CMC accelerates pace of enhanced vision testing
With the ink still fresh on the paperwork certifying the installation of the $500,000 enhanced vision system (EVS) from Gulfstream and Kollsman, rival avionics manufacturers are accelerating their development programs to bring competing products to market quickly.
Canada’s CMC Electronics has jumped out into the lead and appears poised to become just the second maker to build and certify an EVS for business aviation. However, unlike the package designed for Gulfstream jets–which can be used only with the Honeywell 2020 head-up display–CMC is developing a system that it said could be certified for use with any raster-capable HUD, a capability that has raised the interest of several airframe OEMs.
A leading candidate for CMC’s EVS is the Bombardier Global Express, the chief rival to Gulfstream’s GV in the market for ultra-long-range business jets. Late last year the FAA and Transport Canada certified the Global Express $450,000 Head-up Flight Display System (HFDS) built by France’s Thales Avionics. The approvals bring a well designed HUD system to the airplane’s cockpit (of its long list of attributes, the HFDS has the widest field of view of any bizav HUD on the market) but the fact remains that the GV and GV-SP can now be equipped with EVS and the Global Express cannot, which does not sit well with Bombardier executives.
Luc Fouquette, Global Express program manager, told AIN that Bombardier is now ready to speed development of an EVS package for the airplane. Thales plans to certify a dual-band infrared EVS, the company announced at last month’s NBAA show. It has no customer airframe as of yet, but an obvious target is the Global Express. It will take at least a couple of years for Thales to test its EVS and bring it into production. CMC, on the other hand, has already flown its EVS extensively in a Cessna 402 testbed and said it is confident the system’s hardware and software will be certified by the end of this year.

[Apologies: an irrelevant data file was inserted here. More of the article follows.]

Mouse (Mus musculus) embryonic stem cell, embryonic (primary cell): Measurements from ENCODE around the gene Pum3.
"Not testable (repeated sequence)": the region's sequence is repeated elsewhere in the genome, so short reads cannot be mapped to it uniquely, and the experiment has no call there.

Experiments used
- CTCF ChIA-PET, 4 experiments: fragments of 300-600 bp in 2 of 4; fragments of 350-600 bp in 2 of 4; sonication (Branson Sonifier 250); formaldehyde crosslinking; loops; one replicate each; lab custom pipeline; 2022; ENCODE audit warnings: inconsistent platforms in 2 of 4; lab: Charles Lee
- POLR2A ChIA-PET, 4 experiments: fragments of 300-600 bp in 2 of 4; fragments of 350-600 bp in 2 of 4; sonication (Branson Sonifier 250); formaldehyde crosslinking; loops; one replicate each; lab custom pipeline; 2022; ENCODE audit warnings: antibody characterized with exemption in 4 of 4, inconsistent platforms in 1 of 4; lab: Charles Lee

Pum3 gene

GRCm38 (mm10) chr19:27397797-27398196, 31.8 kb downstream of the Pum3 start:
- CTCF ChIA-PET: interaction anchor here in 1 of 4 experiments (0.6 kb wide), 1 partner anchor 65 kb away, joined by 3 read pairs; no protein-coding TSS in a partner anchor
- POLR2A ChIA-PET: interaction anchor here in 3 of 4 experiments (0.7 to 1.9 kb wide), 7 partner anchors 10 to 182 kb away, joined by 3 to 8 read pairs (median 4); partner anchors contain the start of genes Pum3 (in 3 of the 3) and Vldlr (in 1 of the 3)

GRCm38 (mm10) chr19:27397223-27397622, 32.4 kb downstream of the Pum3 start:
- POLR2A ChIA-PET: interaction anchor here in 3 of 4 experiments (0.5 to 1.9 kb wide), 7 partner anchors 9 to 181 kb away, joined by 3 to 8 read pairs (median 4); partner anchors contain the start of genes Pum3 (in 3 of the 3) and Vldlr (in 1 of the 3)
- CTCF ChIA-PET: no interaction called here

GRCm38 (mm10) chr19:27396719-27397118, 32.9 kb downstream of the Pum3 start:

Last summer CMC successfully completed two sets of developmental flight trials consisting of more than 70 approaches in fog, clouds and rain. Rick Beasley, CMC director of business development, said for production of the system to go ahead the company first needed to find an airframe customer. An agreement, he said, has been struck, but at press time last month he was unable to disclose the identity of the launch customer. Certification flight trials, said Beasley, will start late this summer in the OEM airplane.
The major component of EVS is its tiny infrared sensor, a cryogenically cooled camera that marries a view of the runway and surrounding terrain to a head-up display (HUD). Enhanced vision holds the promise of vastly improving situational awareness, which safety experts believe should translate to a reduction in approach and landing accidents.
Beasley said he applauds the pioneering work of Gulfstream and Kollsman, but asserted that his company’s IR camera is more advanced than the Kollsman design.
“We have an extremely high-performance sensor,” said Beasley. “People who’ve seen it are impressed, and the OEMs we’ve shown it to are very excited. This, coupled with the fact that we already build about 1,500 infrared sensors a year for other applications, has convinced people that we have a superior sensor product.”
CMC Electronics is the former Canadian Marconi, a company with decades of avionics experience and the technology and engineering infrastructure needed to bring such a product to the marketplace. CMC engineers in Ottawa and Cincinnati were responsible for developing the high-performance IR sensor, which when installed in an airplane’s radome can detect not only airport and runway lights but also the slight thermal gradients of terrain, which appear distinctly on the HUD in shades of dark green.
CMC plans to offer two versions of its EVS, one for flight guidance and one for taxi-only guidance. The first version, at a price of between $400,000 and $500,000 (for retrofit applications, not including the cost of installation), will allow properly trained crews to make Cat II landings even at Type 1 airports, meaning a descent below 200 ft height above terrain (HAT) to just 100 ft HAT.
Currently there are about 1,270 Type 1 airports in the U.S., all of which would instantly be turned into Type 2 facilities for properly trained crews of EVS-equipped airplanes. This added utility gain is how many flight departments will justify the cost of the system. Eventually, EVS designers believe such equipment will allow Cat III (50 ft HAT) landings at Type 1 fields.
Total installed weight for the CMC system is expected to be less than 22 lb, including the EVS camera, image processor, wiring harness, brackets, connectors and needed mods to the radome. One such modification is the addition of a small infrared-transparent window in the nose, through which the camera looks.
In Gulfstream’s case the FAA required the airframe maker to provide a heat source for the window, a hurdle CMC will also face.